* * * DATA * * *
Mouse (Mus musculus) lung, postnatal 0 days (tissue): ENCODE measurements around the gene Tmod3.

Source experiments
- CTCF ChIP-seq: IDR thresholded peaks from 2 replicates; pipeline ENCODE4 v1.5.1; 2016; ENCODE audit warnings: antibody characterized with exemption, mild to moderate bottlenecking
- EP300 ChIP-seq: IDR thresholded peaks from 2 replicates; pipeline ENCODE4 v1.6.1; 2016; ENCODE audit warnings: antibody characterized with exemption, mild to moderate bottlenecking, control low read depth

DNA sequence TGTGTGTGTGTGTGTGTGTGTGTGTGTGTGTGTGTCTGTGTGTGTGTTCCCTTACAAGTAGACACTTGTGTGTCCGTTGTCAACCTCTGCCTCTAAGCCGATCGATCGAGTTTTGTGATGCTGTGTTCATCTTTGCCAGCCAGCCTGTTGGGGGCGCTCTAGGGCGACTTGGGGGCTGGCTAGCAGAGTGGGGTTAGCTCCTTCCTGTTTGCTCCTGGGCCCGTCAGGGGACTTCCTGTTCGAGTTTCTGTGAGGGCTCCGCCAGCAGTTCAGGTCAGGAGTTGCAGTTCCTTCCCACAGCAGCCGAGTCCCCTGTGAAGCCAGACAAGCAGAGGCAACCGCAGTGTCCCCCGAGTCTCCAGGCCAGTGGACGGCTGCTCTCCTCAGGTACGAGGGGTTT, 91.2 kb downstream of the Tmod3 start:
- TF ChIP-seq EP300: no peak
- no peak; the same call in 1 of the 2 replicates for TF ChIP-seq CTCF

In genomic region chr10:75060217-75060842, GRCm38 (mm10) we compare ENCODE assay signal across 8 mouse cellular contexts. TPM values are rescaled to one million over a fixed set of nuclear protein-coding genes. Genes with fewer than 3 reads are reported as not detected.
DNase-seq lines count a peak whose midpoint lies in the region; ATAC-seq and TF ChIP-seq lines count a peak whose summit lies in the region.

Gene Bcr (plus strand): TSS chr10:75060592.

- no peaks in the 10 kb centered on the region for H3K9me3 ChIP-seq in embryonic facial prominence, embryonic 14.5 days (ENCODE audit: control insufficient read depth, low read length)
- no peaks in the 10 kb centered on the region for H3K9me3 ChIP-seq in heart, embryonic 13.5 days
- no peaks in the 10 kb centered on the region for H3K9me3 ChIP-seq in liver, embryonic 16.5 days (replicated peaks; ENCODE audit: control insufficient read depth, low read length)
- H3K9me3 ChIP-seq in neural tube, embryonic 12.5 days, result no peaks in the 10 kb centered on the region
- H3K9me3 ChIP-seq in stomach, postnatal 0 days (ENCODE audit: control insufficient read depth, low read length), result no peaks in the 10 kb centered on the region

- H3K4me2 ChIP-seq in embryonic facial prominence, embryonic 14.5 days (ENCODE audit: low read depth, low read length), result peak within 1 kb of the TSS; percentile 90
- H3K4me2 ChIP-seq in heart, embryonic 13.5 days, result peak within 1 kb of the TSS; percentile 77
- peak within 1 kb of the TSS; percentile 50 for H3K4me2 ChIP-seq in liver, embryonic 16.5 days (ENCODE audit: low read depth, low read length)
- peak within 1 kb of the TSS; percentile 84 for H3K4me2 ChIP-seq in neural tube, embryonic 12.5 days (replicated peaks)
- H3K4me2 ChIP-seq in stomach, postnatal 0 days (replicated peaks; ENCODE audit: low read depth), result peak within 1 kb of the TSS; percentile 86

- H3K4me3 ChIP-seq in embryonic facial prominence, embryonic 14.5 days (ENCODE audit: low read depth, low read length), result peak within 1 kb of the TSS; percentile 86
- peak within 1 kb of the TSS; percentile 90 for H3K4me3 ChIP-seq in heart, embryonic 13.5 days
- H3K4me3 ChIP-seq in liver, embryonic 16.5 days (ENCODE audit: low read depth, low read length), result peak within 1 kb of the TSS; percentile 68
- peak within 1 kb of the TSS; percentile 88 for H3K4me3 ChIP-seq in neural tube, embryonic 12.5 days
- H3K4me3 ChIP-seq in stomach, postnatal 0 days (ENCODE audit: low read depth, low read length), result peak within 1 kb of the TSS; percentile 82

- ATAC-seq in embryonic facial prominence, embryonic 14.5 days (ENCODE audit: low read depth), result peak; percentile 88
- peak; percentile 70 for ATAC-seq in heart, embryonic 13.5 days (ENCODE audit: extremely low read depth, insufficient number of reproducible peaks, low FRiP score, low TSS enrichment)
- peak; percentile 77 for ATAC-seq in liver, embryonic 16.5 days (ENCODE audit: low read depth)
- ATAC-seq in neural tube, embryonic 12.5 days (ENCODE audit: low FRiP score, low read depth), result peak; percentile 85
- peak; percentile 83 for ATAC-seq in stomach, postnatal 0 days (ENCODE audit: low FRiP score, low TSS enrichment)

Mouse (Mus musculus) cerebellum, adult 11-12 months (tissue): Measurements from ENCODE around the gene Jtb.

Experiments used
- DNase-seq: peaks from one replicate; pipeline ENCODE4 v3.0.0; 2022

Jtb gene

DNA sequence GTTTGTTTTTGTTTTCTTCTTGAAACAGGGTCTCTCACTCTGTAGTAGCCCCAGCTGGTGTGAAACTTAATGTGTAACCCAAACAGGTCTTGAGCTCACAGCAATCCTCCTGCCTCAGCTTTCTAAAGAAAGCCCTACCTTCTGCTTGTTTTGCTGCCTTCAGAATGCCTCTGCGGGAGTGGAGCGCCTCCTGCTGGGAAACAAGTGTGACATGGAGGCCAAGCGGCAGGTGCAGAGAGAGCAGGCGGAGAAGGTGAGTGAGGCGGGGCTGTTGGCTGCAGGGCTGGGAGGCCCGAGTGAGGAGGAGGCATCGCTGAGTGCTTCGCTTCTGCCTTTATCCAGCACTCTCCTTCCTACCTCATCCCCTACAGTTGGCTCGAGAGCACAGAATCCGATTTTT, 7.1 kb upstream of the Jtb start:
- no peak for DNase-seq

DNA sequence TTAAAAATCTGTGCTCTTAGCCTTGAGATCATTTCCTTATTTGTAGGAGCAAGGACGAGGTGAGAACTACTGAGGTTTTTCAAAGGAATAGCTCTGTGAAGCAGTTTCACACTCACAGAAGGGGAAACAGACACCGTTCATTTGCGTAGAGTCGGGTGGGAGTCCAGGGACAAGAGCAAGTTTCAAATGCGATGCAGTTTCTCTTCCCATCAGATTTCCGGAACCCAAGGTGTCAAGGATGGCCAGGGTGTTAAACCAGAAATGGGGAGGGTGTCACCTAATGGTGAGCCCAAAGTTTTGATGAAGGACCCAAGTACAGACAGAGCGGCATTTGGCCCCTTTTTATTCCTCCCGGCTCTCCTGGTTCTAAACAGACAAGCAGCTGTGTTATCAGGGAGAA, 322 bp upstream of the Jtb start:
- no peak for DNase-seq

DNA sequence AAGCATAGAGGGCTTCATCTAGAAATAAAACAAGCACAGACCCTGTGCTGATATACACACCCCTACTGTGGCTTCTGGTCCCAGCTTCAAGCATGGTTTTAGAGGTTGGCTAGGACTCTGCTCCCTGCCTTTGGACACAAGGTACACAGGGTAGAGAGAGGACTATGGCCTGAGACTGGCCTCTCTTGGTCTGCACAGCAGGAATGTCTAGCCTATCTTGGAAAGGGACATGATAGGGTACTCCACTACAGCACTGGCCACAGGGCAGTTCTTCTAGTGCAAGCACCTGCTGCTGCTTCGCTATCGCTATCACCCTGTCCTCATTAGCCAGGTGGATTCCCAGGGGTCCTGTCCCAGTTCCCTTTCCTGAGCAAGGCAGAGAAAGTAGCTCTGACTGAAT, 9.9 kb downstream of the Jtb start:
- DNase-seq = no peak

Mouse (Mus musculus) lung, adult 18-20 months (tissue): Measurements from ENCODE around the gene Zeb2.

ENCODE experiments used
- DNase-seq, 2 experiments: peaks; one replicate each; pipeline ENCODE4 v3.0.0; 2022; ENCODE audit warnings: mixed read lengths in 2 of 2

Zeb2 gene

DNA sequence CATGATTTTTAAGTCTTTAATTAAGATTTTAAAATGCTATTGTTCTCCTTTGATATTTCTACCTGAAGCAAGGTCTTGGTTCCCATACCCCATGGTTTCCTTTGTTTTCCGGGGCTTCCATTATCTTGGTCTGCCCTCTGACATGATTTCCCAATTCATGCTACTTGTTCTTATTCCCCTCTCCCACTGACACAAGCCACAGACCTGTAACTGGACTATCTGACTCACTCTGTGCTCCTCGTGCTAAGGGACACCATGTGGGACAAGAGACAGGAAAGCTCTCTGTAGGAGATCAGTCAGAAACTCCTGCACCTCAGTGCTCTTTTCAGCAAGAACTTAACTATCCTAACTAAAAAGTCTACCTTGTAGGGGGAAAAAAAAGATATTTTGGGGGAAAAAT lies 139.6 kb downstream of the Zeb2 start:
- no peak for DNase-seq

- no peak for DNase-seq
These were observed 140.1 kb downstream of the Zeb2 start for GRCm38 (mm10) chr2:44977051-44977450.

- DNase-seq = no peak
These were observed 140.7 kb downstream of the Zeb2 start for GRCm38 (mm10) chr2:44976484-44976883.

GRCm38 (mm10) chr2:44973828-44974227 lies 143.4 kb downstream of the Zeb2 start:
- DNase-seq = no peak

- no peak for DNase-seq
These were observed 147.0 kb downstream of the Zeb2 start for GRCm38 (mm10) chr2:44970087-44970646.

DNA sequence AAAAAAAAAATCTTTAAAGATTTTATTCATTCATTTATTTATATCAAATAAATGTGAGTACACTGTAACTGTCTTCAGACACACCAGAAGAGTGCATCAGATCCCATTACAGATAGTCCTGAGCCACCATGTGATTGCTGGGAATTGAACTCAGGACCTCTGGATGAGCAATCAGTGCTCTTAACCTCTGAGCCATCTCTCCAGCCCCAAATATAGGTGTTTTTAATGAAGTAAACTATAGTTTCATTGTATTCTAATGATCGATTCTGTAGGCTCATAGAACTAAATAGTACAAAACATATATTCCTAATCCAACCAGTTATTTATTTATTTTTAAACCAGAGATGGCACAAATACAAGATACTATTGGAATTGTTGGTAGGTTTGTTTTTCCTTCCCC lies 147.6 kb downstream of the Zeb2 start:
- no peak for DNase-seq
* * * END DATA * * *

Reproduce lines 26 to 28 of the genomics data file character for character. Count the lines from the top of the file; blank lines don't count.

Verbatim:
- ATAC-seq in embryonic facial prominence, embryonic 14.5 days (ENCODE audit: low read depth), result peak; percentile 88
- peak; percentile 70 for ATAC-seq in heart, embryonic 13.5 days (ENCODE audit: extremely low read depth, insufficient number of reproducible peaks, low FRiP score, low TSS enrichment)
- peak; percentile 77 for ATAC-seq in liver, embryonic 16.5 days (ENCODE audit: low read depth)